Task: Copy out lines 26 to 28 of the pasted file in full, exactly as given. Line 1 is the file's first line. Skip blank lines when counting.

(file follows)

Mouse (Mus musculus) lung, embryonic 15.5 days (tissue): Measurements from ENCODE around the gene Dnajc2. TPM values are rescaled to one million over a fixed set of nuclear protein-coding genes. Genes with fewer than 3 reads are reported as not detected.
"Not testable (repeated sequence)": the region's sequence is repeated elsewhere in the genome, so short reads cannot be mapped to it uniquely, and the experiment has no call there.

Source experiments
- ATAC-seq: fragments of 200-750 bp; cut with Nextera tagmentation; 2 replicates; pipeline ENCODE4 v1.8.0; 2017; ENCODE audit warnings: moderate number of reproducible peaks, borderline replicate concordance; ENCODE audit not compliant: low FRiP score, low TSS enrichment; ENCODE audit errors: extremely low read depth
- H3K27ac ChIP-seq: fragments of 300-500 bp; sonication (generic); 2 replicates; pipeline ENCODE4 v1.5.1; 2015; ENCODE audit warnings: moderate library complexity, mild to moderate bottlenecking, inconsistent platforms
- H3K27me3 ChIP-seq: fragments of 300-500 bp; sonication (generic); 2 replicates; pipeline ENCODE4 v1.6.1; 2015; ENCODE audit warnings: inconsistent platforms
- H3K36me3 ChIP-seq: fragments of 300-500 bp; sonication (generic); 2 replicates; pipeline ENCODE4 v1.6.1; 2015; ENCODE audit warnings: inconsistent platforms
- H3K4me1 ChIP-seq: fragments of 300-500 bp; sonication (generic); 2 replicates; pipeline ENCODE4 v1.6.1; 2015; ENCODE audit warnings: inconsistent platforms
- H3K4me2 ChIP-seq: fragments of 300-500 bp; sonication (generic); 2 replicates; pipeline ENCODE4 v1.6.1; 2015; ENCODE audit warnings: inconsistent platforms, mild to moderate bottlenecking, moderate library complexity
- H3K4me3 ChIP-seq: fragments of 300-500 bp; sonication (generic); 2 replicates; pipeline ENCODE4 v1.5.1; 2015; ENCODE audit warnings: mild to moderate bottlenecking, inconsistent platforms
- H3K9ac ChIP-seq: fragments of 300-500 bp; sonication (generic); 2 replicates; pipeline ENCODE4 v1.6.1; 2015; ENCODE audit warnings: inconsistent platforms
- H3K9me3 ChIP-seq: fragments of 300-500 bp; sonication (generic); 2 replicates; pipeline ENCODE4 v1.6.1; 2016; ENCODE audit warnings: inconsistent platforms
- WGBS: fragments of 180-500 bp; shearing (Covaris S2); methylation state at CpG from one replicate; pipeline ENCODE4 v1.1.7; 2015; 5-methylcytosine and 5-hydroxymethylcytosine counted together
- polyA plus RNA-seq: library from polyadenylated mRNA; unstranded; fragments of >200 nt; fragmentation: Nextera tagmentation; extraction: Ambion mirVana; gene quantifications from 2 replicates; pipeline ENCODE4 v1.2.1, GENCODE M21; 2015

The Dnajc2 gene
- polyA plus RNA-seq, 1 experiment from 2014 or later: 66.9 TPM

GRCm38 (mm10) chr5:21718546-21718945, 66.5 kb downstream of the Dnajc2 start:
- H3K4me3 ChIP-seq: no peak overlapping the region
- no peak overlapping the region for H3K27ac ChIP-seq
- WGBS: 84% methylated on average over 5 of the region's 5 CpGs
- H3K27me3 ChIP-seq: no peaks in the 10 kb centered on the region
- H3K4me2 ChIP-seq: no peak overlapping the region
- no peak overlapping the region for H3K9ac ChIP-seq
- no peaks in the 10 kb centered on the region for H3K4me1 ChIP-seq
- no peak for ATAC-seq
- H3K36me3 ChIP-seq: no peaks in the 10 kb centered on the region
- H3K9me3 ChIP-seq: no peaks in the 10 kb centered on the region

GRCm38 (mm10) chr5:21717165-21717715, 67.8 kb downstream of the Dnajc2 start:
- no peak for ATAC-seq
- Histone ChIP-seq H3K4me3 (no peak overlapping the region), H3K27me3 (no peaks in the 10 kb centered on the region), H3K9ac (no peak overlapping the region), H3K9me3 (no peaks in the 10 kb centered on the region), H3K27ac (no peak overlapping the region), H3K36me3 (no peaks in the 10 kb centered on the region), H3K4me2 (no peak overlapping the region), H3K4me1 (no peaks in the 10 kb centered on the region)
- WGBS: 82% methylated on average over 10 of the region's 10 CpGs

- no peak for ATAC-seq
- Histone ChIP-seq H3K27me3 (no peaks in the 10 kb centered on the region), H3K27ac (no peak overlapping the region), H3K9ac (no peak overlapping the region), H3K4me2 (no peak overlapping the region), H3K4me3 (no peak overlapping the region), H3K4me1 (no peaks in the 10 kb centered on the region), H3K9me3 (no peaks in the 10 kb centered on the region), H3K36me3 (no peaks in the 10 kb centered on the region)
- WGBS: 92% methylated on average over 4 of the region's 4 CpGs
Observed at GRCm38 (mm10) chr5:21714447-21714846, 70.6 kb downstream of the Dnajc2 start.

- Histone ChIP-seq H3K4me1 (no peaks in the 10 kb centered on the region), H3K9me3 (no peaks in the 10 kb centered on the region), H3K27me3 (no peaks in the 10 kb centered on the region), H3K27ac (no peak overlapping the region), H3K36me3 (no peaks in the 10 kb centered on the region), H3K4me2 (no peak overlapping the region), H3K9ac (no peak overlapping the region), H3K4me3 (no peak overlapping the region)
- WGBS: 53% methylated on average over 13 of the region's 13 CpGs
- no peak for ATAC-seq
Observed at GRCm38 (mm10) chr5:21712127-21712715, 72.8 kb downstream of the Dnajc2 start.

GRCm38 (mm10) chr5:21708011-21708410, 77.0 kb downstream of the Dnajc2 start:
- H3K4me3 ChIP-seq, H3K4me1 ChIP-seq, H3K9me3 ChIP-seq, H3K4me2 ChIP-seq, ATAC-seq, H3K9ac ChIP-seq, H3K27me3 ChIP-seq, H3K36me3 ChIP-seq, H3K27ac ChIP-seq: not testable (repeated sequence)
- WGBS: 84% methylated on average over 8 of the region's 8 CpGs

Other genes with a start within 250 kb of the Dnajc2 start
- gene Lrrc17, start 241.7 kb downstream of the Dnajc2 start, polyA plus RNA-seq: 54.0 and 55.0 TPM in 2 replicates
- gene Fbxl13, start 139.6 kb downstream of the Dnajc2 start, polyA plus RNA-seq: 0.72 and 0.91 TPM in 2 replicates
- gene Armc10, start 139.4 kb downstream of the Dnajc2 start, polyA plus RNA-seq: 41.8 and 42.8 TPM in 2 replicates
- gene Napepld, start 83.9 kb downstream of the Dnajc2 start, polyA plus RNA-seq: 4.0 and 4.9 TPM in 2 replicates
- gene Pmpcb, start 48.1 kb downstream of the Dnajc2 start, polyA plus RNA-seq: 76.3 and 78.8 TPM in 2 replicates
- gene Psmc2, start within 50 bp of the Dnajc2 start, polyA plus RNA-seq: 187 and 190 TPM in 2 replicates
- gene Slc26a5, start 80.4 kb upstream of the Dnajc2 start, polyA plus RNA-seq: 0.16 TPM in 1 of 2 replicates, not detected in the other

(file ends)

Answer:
- H3K36me3 ChIP-seq: no peaks in the 10 kb centered on the region
- H3K9me3 ChIP-seq: no peaks in the 10 kb centered on the region

GRCm38 (mm10) chr5:21717165-21717715, 67.8 kb downstream of the Dnajc2 start: